The Natanz Attack Also Held a Message for Washington

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The attack on Iran’s Natanz nuclear facility Sunday – widely attributed to Israel — was clearly aimed at impairing Iran’s ability to make nuclear weapons. But it was very likely also meant as a message for Washington.  

President Biden has made it clear that he wants to rejoin the Iran nuclear pact, putting Robert Malley, who played an important role in making the 2015 deal during the Obama administration, in charge of negotiating a new deal. The U.S. approach has been well received by Tehran. A government spokesman pronounced it, “realistic and promising.”

This is what Netanyahu has been fearing since the advent of the Biden administration. “The nuclear deal with Iran is once again on the table. Such deals with extreme regimes are worthless,” he said at the Holocaust memorial ceremony earlier this month. “A deal with Iran that threatens us with annihilation will not obligate us,” he declared.

The threat raised only mild concern among the diplomats gathered in Vienna. Netanyahu has often said such things. But three days later, Iran’s main uranium enrichment center, the heart of its nuclear program, was paralyzed by sabotage.

In the past, Israel has declined to comment on its possible connection to such acts. In this case, the operation was leaked to local journalists who attributed them to "foreign reports" a term of art that Israeli media used to evade military censorship. Usually when that happens, the prime minister ignores or denies it; this time, he didn't. 

On the day the news of the Natanz strike became public, U.S. Secretary of Defense Gen. Lloyd Austin became the first senior Biden administration official to visit Israel. “In the Middle East, there is no threat more dangerous, serious and pressing than that posed by the fanatical regime in Iran, Netanyahu declared during their press conference. “I will never allow Iran to obtain the nuclear capability to carry out its genocidal goal of eliminating Israel.”

Austin responded with mild diplomatic boilerplate about the enduring strength of the Israeli-American relationship and Washington’s desire for “earnest consultations” over “shared challenges in the region.”

The contrast between the two statements was unmistakable. Austin didn’t mention Iran. He was reiterating the Biden administration’s position: After the attack on Natanz, the U.S. announced that it knew nothing at all about it. Washington neither condemned nor condoned the operation.

“I am confident that together [the U.S. and Israel] can chart a path toward enduring peace in this region and advance open and stable order — now, and in the years ahead,” Austin said. He and Netanyahu shook hands, but it was an awkward and illuminating moment.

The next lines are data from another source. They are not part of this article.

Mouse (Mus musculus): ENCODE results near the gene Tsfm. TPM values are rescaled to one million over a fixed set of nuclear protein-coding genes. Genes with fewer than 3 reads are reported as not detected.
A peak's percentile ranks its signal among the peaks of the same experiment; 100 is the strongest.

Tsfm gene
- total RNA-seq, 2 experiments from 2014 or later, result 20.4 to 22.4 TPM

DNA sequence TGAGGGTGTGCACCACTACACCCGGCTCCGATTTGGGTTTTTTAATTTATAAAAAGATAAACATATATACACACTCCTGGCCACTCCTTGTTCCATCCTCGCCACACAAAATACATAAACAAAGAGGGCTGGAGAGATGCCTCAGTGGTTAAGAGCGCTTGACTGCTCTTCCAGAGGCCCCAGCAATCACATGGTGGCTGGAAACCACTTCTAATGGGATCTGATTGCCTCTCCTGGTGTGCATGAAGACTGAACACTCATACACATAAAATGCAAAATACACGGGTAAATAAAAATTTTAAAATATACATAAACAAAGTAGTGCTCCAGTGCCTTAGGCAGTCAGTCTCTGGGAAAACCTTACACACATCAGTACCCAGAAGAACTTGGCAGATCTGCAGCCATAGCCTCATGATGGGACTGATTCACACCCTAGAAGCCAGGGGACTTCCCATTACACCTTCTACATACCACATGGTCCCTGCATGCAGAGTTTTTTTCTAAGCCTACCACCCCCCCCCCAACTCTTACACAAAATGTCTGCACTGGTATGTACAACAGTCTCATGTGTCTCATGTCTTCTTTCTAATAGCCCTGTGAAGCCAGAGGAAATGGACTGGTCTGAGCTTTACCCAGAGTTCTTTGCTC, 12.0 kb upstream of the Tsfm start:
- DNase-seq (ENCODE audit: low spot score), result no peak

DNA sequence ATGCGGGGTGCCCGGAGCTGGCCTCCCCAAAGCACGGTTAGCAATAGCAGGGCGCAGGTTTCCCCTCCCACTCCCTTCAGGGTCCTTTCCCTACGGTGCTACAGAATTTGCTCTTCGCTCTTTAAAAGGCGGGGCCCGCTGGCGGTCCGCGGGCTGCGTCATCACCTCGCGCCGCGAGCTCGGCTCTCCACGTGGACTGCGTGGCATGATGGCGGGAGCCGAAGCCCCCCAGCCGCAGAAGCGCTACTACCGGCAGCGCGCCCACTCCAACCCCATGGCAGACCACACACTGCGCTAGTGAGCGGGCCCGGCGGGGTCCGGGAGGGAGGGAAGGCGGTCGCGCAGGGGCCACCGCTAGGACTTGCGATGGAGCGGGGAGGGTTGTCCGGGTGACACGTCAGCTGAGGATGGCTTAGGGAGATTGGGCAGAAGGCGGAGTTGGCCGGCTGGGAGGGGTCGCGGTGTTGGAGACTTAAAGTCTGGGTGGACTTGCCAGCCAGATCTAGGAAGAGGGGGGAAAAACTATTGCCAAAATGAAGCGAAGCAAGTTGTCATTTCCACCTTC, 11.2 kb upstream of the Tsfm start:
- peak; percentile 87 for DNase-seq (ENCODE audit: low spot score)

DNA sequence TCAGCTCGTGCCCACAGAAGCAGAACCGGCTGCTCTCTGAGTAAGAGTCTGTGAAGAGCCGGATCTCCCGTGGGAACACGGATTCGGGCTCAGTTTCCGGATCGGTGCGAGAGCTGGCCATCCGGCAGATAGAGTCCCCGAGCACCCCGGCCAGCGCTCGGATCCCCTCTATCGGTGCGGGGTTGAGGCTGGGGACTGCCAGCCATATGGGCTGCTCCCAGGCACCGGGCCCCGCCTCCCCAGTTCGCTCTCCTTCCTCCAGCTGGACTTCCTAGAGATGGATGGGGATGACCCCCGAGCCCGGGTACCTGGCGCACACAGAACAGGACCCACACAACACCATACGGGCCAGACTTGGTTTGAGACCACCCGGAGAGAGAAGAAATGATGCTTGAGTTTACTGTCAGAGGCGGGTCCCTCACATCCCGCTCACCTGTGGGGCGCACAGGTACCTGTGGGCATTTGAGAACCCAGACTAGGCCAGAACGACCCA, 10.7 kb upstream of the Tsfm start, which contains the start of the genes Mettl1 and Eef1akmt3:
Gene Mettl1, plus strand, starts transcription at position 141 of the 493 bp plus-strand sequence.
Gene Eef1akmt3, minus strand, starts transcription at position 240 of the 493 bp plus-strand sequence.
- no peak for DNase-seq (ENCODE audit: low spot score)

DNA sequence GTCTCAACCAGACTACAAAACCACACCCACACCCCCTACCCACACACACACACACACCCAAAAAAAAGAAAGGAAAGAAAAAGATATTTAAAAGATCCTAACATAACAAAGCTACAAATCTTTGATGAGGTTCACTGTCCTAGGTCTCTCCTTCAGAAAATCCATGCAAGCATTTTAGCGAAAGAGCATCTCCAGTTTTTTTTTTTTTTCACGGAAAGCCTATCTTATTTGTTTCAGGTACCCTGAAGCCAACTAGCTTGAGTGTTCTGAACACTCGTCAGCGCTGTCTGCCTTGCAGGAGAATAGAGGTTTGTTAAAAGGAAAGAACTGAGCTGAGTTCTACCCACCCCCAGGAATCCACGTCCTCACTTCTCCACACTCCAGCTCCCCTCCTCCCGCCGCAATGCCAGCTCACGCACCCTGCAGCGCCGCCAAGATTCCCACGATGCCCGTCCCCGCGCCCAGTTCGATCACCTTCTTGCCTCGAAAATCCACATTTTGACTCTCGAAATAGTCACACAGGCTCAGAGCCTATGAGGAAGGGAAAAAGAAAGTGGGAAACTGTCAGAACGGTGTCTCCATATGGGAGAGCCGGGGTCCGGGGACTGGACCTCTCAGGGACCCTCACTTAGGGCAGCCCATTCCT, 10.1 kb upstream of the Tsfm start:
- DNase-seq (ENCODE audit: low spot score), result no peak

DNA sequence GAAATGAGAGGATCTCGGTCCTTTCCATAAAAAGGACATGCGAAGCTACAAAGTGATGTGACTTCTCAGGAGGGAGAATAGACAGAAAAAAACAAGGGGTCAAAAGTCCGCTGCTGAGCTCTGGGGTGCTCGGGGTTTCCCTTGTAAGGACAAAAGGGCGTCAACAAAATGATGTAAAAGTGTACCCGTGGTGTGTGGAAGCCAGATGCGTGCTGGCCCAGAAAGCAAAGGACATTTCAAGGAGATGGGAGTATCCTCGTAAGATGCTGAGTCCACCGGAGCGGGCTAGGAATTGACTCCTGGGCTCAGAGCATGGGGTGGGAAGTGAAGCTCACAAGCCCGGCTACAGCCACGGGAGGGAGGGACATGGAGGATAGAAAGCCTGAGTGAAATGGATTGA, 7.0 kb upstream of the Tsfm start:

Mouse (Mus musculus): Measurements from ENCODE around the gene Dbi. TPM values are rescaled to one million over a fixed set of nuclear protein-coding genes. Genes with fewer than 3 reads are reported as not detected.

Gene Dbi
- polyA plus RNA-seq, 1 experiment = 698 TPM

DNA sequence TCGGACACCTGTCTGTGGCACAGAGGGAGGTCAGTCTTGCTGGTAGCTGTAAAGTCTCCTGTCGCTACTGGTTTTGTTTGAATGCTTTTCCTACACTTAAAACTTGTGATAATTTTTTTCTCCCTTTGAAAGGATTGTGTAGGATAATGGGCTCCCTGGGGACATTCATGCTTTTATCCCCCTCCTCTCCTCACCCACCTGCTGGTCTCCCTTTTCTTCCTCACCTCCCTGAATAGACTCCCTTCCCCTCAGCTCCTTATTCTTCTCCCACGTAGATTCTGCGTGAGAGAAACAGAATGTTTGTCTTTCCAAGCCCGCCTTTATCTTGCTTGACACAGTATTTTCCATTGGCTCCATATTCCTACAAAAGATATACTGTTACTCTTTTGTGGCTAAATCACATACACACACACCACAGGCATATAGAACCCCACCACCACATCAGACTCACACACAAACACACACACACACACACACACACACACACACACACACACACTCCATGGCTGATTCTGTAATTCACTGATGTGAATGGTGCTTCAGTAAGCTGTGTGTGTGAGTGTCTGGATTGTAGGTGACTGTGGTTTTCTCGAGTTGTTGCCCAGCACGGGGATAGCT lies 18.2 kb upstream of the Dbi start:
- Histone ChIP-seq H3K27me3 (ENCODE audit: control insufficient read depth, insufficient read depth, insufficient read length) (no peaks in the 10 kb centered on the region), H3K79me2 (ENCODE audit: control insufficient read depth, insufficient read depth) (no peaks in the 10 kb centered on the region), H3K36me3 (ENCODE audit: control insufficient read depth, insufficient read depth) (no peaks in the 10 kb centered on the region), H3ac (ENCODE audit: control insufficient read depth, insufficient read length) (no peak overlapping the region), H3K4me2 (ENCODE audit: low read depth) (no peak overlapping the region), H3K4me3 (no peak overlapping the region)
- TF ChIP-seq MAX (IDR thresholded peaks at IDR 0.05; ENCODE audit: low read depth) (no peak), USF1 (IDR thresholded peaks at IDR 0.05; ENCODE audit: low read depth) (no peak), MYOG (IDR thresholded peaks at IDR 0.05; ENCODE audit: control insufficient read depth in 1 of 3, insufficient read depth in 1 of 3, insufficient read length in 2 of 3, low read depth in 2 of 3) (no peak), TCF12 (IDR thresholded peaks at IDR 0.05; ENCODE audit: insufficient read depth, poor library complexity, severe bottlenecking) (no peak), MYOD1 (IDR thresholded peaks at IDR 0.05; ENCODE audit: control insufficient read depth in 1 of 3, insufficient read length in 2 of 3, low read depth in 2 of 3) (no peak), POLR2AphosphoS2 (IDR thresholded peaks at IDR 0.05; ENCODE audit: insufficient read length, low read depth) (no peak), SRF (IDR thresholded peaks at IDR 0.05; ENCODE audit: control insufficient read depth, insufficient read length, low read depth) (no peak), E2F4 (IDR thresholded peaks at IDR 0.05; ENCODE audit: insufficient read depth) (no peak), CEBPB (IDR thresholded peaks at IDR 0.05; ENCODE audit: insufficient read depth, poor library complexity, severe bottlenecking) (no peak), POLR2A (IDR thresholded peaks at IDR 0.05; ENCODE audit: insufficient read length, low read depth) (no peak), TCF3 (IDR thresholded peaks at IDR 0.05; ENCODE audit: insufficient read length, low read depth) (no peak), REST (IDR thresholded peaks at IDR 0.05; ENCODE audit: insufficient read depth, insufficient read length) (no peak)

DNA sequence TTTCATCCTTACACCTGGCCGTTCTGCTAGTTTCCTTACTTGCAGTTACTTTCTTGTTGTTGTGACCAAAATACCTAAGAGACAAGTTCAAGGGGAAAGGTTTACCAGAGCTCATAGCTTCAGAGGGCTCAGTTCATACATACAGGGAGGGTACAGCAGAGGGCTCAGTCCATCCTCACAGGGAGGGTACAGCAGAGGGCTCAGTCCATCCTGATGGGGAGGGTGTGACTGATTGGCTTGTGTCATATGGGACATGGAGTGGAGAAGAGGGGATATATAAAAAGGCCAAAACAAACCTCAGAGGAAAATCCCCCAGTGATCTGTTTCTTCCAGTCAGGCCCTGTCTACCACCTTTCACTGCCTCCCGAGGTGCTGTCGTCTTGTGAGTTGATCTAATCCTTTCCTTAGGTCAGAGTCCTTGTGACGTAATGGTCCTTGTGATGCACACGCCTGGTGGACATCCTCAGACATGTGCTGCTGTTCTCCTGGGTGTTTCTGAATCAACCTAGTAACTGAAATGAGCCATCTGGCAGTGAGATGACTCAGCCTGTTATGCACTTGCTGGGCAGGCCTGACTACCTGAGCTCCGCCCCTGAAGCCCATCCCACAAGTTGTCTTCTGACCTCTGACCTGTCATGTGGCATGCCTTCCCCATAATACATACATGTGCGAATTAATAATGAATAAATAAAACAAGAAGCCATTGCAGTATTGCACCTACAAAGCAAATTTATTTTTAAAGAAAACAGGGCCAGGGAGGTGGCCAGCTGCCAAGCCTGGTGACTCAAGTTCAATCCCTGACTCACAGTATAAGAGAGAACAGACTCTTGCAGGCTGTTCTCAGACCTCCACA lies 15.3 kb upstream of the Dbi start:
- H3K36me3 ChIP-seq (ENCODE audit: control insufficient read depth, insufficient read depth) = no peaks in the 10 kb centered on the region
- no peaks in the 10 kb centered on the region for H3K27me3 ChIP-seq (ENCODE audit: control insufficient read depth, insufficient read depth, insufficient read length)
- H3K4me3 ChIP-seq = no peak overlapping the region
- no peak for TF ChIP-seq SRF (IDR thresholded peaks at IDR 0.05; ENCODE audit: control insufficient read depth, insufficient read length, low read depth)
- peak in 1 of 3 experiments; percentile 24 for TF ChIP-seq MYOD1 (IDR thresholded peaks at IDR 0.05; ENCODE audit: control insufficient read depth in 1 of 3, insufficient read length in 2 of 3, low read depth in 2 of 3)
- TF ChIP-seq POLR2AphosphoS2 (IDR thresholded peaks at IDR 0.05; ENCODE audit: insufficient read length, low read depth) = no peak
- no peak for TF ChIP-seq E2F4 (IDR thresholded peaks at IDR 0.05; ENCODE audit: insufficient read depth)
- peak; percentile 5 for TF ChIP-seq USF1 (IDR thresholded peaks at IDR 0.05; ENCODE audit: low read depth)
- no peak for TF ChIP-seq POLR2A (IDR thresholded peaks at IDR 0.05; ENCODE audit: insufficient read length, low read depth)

The war between Israel and the Islamic Republic is real and fundamental. A good new nuclear deal won’t end it, but it could at least ameliorate the danger and buy time for a change in Iran.

There are at least four explanations for the timing of the Israeli operation. It humiliates the Iranian government on the eve of its national elections. It demonstrates that Israel is willing and able to frustrate implementation of a nuclear deal it considers irresponsible. It also raises the possibility of Iranian retaliation leading to a regional escalation. That is something the Biden administration, determined to pivot from the Middle East to the Pacific, badly wants to avoid, while Netanyahu wants to make sure that any shift in focus doesn’t come at Israel’s expense. And it bolsters Netanyahu’s public standing at home at a time when he is trying to stay in power by putting together a coalition government.

Some Israeli cynics say that Netanyahu actually wants a crisis that will unite the country around him at a time when Israeli politics is so unstable and he faces a trial on corruption charges. That could be, but it’s also the case that a great majority of Israelis — including most opposition party leaders — share his view of the Iranian regime and its intentions. Even if he were to leave office tomorrow, his policy of resistance to a nuclear Iran would remain baked into the strategic doctrine and national psyche.   

That doesn’t mean Netanyahu isn’t open to a different Iran deal. He insists that any new deal come with no expiration date, permits invasive international inspection of military as well as civilian nuclear sites, restricts Iran’s missile and warhead capability and imposes sanctions on violators. Israel’s demands also include a bilateral agreement with the U.S. for support against Iranian aggression and terrorism launched from Iraq, Syria, Lebanon, Gaza and the Red Sea.

For Israel, a retreat to the old, flawed deal, as Iran is demanding, would portend something much worse. As much as Biden would like to stay neutral, sooner or later he will have to pick a side.

It looks like sooner. On Tuesday, Iran informed the UN it is raising the quality of its enrichment to 60% purity from 20% — bringing it closer to weapons grade. That is exactly the kind of escalatory retaliation that could help make Netanyahu's case with Biden.

This column does not necessarily reflect the opinion of the editorial board or Bloomberg LP and its owners.

Zev Chafets is a journalist and author of 14 books. He was a senior aide to Israeli Prime Minister Menachem Begin and the founding managing editor of the Jerusalem Report Magazine.

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